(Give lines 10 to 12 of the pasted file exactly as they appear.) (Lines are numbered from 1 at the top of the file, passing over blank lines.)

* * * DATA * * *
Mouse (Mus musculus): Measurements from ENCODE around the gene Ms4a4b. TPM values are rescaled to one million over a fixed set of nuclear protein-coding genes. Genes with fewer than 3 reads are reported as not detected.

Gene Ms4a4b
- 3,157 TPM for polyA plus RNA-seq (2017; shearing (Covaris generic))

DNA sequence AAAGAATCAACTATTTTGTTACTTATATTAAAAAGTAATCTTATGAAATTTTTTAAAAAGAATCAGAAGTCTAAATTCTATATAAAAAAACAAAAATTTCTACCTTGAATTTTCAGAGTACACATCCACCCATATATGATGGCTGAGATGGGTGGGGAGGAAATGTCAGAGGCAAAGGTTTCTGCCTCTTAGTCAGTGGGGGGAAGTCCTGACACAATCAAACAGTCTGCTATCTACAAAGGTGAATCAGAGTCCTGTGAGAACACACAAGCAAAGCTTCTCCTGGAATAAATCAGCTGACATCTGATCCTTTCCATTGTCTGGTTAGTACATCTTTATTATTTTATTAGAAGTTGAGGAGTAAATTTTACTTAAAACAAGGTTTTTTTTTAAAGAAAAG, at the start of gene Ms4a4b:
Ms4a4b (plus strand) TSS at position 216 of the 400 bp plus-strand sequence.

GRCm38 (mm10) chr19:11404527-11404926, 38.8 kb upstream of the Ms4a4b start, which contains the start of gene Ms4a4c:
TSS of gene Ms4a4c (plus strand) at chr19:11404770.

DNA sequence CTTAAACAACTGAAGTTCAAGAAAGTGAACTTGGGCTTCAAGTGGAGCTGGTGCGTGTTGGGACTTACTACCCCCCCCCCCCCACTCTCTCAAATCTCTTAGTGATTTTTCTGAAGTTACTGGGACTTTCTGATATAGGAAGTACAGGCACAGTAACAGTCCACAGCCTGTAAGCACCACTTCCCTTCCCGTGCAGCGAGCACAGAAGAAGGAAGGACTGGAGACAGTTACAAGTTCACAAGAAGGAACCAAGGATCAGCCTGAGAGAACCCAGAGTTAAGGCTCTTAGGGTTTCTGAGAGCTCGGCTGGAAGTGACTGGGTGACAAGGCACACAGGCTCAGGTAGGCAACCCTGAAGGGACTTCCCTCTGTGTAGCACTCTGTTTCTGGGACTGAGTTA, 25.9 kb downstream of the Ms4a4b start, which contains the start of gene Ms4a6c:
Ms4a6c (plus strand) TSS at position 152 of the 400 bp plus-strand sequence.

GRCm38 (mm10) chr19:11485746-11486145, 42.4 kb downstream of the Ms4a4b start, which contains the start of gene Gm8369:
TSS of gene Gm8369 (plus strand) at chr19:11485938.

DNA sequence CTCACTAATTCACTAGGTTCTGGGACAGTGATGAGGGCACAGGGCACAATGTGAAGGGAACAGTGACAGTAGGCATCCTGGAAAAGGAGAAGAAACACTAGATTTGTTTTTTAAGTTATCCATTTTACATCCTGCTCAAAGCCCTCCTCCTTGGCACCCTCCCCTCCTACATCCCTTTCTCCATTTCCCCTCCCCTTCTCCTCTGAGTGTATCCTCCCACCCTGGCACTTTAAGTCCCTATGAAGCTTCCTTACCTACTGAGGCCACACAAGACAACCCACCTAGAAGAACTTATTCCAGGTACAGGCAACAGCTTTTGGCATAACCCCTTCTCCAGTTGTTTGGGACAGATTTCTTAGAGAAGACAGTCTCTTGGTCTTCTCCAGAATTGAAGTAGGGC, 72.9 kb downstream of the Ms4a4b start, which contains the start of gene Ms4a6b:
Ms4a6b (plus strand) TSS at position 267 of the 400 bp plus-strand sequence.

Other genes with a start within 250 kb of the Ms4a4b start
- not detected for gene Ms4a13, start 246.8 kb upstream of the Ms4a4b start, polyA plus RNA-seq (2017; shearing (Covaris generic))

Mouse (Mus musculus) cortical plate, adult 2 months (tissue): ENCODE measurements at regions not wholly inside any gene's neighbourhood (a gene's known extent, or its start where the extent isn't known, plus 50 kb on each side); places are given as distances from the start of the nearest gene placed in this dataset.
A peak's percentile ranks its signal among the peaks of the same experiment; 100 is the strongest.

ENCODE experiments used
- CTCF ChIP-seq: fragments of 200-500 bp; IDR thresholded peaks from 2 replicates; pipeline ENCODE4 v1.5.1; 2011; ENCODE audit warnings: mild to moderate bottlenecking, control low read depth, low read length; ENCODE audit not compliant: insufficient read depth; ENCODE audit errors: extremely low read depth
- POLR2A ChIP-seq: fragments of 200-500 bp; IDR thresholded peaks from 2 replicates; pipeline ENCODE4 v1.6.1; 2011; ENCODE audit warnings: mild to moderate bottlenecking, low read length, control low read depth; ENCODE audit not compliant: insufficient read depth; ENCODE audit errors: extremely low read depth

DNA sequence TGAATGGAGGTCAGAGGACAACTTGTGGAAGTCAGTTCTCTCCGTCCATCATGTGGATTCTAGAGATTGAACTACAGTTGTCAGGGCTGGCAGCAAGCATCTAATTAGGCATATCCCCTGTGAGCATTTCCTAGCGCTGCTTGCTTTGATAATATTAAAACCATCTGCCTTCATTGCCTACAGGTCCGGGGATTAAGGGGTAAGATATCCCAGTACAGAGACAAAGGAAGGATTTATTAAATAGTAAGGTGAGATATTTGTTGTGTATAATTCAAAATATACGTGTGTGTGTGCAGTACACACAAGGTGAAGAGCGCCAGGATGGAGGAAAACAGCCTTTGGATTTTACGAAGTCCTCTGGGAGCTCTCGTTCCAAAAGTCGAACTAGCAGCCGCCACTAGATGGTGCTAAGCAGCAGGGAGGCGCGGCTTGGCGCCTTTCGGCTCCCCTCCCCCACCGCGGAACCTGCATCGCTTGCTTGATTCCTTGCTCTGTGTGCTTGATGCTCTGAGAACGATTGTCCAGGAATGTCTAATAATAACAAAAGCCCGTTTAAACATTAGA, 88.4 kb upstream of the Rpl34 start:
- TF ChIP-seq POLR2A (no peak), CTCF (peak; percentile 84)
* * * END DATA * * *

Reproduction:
GRCm38 (mm10) chr19:11485746-11486145, 42.4 kb downstream of the Ms4a4b start, which contains the start of gene Gm8369:
TSS of gene Gm8369 (plus strand) at chr19:11485938.

DNA sequence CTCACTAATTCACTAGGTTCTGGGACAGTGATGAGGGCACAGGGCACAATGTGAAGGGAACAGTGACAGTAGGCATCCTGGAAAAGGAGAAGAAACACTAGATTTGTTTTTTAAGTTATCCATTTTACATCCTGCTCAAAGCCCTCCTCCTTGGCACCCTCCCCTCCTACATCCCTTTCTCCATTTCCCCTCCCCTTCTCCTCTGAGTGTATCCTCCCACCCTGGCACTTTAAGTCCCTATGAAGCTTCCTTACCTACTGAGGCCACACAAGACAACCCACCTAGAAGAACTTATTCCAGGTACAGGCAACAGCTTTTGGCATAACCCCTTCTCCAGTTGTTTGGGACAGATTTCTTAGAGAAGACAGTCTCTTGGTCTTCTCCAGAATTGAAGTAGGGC, 72.9 kb downstream of the Ms4a4b start, which contains the start of gene Ms4a6b: